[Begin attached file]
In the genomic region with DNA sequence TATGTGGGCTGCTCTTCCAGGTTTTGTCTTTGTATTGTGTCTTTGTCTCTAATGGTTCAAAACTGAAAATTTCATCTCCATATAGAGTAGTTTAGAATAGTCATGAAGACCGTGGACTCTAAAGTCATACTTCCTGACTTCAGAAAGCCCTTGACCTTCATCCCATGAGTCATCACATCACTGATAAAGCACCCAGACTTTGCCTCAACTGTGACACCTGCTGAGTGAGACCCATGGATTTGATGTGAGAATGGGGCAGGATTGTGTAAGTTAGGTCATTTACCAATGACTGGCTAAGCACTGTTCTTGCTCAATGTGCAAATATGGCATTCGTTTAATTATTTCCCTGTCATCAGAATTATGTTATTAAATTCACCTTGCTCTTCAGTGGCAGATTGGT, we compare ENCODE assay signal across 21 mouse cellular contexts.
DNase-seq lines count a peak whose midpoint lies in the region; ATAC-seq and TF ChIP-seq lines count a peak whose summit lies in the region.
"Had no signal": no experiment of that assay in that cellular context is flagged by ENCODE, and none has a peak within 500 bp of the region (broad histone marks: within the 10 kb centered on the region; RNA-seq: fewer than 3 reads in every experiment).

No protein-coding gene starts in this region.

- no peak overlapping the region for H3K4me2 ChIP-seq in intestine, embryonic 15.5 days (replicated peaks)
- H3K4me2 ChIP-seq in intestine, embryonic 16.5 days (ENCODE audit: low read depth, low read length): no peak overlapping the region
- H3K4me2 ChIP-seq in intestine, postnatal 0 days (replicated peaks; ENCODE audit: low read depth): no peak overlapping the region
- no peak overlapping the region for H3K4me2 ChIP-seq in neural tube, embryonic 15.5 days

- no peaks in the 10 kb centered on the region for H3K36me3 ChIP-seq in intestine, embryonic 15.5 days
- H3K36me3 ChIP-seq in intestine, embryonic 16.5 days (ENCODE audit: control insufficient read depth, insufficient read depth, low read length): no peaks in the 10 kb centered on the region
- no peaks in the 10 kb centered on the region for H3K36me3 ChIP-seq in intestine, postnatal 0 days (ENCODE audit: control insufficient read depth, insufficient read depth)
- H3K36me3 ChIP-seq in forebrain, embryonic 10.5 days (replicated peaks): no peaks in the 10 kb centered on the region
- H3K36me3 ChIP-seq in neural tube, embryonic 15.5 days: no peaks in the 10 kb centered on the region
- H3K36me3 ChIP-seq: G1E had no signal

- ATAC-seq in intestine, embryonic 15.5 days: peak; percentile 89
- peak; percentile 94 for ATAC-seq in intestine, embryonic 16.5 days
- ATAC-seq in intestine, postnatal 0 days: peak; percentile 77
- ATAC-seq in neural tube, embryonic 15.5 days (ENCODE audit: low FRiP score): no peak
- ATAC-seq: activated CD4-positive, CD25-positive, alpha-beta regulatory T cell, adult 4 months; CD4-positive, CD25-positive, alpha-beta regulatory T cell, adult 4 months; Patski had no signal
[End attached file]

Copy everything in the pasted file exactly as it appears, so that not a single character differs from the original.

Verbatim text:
In the genomic region with DNA sequence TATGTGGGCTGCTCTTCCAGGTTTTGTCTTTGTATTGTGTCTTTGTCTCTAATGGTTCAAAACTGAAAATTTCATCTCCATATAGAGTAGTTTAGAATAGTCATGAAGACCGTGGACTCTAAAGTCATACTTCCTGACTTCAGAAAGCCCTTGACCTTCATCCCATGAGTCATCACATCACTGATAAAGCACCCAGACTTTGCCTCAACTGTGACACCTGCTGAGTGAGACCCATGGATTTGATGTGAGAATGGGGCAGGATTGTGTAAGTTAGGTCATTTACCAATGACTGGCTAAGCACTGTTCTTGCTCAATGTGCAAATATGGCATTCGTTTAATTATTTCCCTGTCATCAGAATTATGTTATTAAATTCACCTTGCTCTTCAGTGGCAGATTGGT, we compare ENCODE assay signal across 21 mouse cellular contexts.
DNase-seq lines count a peak whose midpoint lies in the region; ATAC-seq and TF ChIP-seq lines count a peak whose summit lies in the region.
"Had no signal": no experiment of that assay in that cellular context is flagged by ENCODE, and none has a peak within 500 bp of the region (broad histone marks: within the 10 kb centered on the region; RNA-seq: fewer than 3 reads in every experiment).

No protein-coding gene starts in this region.

- no peak overlapping the region for H3K4me2 ChIP-seq in intestine, embryonic 15.5 days (replicated peaks)
- H3K4me2 ChIP-seq in intestine, embryonic 16.5 days (ENCODE audit: low read depth, low read length): no peak overlapping the region
- H3K4me2 ChIP-seq in intestine, postnatal 0 days (replicated peaks; ENCODE audit: low read depth): no peak overlapping the region
- no peak overlapping the region for H3K4me2 ChIP-seq in neural tube, embryonic 15.5 days

- no peaks in the 10 kb centered on the region for H3K36me3 ChIP-seq in intestine, embryonic 15.5 days
- H3K36me3 ChIP-seq in intestine, embryonic 16.5 days (ENCODE audit: control insufficient read depth, insufficient read depth, low read length): no peaks in the 10 kb centered on the region
- no peaks in the 10 kb centered on the region for H3K36me3 ChIP-seq in intestine, postnatal 0 days (ENCODE audit: control insufficient read depth, insufficient read depth)
- H3K36me3 ChIP-seq in forebrain, embryonic 10.5 days (replicated peaks): no peaks in the 10 kb centered on the region
- H3K36me3 ChIP-seq in neural tube, embryonic 15.5 days: no peaks in the 10 kb centered on the region
- H3K36me3 ChIP-seq: G1E had no signal

- ATAC-seq in intestine, embryonic 15.5 days: peak; percentile 89
- peak; percentile 94 for ATAC-seq in intestine, embryonic 16.5 days
- ATAC-seq in intestine, postnatal 0 days: peak; percentile 77
- ATAC-seq in neural tube, embryonic 15.5 days (ENCODE audit: low FRiP score): no peak
- ATAC-seq: activated CD4-positive, CD25-positive, alpha-beta regulatory T cell, adult 4 months; CD4-positive, CD25-positive, alpha-beta regulatory T cell, adult 4 months; Patski had no signal